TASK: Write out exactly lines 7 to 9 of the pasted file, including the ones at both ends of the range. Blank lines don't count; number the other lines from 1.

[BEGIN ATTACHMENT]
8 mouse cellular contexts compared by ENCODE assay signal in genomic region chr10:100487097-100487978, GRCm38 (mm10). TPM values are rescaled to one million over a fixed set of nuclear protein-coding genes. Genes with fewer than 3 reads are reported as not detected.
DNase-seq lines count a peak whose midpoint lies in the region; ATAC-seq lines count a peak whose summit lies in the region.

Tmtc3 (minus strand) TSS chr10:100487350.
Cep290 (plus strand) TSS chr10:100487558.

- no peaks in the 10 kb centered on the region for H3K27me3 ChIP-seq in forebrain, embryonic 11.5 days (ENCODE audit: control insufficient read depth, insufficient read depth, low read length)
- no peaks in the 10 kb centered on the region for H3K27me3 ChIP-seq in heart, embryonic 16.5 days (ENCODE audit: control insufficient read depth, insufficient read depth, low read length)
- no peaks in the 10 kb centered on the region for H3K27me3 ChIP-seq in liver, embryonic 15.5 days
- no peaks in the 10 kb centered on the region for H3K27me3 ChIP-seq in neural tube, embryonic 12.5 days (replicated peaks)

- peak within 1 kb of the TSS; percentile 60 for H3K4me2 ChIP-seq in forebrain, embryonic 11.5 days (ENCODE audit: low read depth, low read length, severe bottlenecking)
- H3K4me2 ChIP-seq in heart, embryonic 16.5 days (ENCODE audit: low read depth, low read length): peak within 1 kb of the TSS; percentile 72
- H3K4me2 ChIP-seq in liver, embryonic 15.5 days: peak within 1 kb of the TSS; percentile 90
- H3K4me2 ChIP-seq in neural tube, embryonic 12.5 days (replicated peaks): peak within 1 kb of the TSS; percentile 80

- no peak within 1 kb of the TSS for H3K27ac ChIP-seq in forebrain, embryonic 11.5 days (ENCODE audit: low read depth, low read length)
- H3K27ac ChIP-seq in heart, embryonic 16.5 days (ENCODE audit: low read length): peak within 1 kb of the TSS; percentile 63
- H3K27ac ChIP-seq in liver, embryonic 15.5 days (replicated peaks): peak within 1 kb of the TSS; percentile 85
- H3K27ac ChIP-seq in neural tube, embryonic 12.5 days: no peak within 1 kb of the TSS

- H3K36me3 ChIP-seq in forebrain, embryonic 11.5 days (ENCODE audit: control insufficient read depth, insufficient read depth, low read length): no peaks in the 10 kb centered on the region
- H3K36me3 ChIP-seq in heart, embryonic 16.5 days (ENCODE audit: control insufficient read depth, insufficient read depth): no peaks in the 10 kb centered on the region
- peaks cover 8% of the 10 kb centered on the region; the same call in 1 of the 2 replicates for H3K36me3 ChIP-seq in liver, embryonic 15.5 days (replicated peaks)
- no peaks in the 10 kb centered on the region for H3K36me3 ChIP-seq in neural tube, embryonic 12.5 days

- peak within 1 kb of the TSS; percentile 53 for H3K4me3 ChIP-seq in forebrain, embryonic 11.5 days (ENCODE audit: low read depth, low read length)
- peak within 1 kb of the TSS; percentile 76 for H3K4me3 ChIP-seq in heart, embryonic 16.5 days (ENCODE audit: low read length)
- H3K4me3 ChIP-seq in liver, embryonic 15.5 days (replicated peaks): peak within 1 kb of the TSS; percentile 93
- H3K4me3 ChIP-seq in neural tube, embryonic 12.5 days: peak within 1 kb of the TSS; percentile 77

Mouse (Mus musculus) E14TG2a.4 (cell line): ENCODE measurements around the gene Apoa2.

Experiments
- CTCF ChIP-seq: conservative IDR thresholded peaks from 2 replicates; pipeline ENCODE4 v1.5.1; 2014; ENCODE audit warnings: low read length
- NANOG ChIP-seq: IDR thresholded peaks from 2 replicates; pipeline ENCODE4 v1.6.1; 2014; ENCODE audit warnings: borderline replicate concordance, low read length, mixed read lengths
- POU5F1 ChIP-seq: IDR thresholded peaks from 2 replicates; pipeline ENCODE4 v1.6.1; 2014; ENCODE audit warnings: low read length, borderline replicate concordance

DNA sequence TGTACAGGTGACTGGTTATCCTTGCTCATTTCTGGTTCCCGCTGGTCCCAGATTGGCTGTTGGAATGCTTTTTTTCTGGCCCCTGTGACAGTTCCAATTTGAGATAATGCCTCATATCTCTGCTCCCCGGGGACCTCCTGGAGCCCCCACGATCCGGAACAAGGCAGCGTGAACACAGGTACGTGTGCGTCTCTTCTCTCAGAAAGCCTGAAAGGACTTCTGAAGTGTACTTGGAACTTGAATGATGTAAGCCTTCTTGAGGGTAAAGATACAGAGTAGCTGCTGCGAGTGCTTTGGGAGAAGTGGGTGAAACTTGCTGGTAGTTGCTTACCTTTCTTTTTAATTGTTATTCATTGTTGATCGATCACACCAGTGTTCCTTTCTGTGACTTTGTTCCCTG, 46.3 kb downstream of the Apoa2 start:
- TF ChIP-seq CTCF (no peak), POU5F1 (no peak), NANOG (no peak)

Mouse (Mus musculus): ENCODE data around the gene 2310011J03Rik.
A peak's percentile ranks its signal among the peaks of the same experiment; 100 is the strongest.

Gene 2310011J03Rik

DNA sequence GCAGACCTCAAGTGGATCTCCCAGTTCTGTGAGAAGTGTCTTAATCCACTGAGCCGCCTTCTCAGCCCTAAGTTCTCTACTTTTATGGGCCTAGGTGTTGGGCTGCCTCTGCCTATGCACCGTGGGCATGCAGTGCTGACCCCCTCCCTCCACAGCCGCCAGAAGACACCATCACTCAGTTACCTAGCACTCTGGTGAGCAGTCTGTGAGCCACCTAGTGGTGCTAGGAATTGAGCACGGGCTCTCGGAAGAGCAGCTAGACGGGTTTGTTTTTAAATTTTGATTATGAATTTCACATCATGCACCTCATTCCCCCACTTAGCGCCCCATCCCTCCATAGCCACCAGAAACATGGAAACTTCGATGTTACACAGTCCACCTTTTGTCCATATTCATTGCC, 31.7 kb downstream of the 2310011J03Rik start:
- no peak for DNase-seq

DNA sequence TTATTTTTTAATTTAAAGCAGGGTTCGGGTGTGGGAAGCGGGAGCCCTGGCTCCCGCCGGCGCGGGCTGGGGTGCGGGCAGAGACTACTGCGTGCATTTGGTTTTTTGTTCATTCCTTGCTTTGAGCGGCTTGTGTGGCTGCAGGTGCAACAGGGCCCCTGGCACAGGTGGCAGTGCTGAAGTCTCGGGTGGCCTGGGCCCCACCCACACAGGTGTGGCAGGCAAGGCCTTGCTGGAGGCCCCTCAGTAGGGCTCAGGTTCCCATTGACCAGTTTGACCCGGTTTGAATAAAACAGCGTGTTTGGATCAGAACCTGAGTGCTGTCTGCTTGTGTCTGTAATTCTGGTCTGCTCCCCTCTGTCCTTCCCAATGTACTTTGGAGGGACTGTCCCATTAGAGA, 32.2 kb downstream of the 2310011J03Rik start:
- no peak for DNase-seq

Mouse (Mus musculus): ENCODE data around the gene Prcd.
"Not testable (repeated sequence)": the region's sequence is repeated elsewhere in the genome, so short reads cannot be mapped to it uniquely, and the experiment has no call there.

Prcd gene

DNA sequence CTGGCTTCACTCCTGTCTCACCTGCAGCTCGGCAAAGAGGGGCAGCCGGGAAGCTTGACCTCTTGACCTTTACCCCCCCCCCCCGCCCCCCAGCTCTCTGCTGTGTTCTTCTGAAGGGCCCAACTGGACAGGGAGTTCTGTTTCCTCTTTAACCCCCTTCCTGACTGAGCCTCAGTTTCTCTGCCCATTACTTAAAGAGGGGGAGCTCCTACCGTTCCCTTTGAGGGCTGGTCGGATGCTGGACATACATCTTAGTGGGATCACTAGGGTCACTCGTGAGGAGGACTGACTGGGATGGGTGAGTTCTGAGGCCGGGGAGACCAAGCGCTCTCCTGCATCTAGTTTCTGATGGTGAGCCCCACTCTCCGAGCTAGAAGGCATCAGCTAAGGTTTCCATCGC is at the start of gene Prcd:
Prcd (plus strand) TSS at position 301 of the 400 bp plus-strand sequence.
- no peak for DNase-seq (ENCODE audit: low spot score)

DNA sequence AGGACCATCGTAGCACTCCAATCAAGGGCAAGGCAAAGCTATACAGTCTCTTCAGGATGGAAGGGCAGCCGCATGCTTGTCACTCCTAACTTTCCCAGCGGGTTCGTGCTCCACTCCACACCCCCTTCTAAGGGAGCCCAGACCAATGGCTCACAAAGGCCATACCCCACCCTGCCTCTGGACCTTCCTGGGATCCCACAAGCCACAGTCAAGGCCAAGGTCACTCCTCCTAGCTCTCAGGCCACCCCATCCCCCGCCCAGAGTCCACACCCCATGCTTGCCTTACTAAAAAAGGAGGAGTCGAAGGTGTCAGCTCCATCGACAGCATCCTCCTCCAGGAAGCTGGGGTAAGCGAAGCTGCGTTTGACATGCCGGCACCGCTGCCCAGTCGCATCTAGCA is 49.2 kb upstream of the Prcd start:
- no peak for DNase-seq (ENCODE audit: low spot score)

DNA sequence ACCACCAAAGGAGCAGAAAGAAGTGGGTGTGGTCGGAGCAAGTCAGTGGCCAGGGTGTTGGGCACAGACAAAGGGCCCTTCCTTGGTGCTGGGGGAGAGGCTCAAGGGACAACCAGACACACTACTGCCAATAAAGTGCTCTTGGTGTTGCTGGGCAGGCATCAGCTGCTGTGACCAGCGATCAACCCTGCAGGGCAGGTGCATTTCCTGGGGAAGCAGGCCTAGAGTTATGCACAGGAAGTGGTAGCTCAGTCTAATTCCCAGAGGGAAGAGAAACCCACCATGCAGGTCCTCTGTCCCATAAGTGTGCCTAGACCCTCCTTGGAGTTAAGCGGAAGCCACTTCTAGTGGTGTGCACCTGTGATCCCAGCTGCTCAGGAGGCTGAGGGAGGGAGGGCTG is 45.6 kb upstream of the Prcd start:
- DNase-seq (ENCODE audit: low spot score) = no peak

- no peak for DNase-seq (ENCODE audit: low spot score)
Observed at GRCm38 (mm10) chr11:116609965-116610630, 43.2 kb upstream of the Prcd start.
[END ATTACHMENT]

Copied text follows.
- no peaks in the 10 kb centered on the region for H3K27me3 ChIP-seq in liver, embryonic 15.5 days
- no peaks in the 10 kb centered on the region for H3K27me3 ChIP-seq in neural tube, embryonic 12.5 days (replicated peaks)

- peak within 1 kb of the TSS; percentile 60 for H3K4me2 ChIP-seq in forebrain, embryonic 11.5 days (ENCODE audit: low read depth, low read length, severe bottlenecking)